The Publicness of Urban Commons. Insights from the Brussels Commoning Scene.


  • Verena Lenna VUB


publicness, welfare, urban commons




If care is one dimension of welfare that we need to reappropriate to protect the foundations of a democratic society and democracy (Tronto, 2013), publicness is the other. Well before and independently from the current privatization processes resulting from the market intervention, “the organizational mold of the welfare state at the various levels in which it translates collective, public values, interests, and goals - from everyday practices to systemic organizational effects - tends to generate communication blocks, separations, and segmentations of social relations, isolation, irresponsibility, indifference, privatization of issues - in short, privatism' (De Leonardis 1998). The final consolidation of the institutions and the operating systems of the welfare state corresponded in fact to the loss of a lively public sphere - as a basic, fundamental public good - which was animated and precisely constituted around the collective definition of welfare problems and solutions.

While these observations were formulated at the end of the 90s, in the context of an emerging welfare mix season and its ambiguities, they appear to be still very - or even increasingly- relevant today, given the more recent developments of the welfare systems and in particular, given the proliferation of urban commons. Centred on care practices and fueling social cohesion, while improving the conditions of our living environments, urban commons almost inherently represent a complementary layer of existing welfare infrastructures - as the working hypothesis at the core of my ongoing research project. However, their operational systems and conditions may fuel the risk of increasing privatism in the sphere of welfare.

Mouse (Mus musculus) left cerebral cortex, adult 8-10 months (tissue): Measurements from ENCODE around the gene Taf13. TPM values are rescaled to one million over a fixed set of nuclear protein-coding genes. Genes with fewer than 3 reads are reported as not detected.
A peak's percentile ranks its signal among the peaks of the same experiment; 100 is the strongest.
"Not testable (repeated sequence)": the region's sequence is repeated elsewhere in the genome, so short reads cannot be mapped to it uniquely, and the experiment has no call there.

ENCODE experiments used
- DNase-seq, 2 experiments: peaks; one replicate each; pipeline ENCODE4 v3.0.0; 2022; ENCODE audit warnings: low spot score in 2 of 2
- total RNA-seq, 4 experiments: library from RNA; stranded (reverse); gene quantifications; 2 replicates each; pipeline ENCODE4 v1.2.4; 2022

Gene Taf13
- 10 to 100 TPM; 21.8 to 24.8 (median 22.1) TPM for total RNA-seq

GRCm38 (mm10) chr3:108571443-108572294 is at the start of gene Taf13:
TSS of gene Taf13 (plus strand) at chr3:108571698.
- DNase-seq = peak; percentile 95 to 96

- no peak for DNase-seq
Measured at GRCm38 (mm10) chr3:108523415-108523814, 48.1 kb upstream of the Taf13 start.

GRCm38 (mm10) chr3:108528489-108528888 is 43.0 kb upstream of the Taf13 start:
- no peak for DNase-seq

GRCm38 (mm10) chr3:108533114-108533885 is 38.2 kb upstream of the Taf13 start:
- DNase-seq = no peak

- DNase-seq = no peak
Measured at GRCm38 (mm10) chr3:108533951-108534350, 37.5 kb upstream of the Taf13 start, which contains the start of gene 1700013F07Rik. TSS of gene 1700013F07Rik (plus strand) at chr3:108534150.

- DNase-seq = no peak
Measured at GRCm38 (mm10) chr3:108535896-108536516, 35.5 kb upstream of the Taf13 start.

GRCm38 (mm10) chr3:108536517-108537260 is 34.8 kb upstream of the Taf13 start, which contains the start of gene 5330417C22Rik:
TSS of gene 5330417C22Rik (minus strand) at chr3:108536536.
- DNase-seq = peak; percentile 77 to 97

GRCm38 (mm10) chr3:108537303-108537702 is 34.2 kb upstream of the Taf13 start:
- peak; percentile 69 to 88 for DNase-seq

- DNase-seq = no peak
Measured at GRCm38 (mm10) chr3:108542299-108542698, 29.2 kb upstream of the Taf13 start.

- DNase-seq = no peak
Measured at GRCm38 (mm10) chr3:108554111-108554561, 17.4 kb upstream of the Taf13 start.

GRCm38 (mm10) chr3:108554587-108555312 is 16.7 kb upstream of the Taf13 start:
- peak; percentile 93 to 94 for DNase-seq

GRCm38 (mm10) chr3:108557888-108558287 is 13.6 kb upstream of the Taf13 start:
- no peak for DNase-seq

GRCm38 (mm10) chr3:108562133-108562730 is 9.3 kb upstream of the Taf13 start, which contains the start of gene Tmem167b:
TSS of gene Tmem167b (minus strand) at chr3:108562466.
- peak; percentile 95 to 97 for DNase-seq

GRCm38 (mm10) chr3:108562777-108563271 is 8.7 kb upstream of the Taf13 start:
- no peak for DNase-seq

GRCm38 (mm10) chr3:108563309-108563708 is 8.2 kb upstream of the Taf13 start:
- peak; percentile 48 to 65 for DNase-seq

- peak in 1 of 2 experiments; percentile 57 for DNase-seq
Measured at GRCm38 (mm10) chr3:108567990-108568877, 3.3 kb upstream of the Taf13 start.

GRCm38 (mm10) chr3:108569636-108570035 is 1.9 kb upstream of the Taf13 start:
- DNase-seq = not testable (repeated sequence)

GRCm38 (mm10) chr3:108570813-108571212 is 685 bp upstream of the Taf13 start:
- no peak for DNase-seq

Vis-à-vis such a risk, in this paper, I will investigate the publicness of the urban commons as a capacity to contribute to the identification of welfare problems and issues and the elaboration of solutions in the public sphere, as they concern the very social bond that we share. To critically assess such a capacity, I will examine the commoning scene of the Brussels Capital Region, based on my direct implication as an activist and researcher since 2011 and having co-coordinated a regional study on the local urban commons (2022-2023). I will focus in particular on three initiatives, considering their long-lasting and mature trajectory, which led them from being bottom-up, precarious initiatives and the initiators of the commons movement in Brussels to becoming influential policymakers. The Community Land Trust of Brussels (since 2012) is an organisation aiming at making homeownership accessible for low-income families; Etats Généraux de L’Eau à Bruxelles, since 2002, aims at the collective and individual re-appropriation of water management infrastructures, from the micro-scale of a private garden to the macro-scale of a valley; Communa (since 2013) operates as a platform for the temporary occupation of vacant buildings. As markers and their conditions of publicness, I will address the following dimensions and their triangular relationship: 1. the porosity of their operational conditions, allowing for a de-fragmentation of concerned communities, and their welfare needs, rights, and responsibilities; 2. the transcalarity of their ecologies, necessarily implying a multilayered and complex approach to problems and solutions, thus generating communicative and participatory dynamics and sustaining the public discourse around welfare issues; 3. their transformative capacity of policies and the related narratives, allegedly allowing to overcome the privatism of contract-based agreements at the origin of numerous forms of common-public collaborations.


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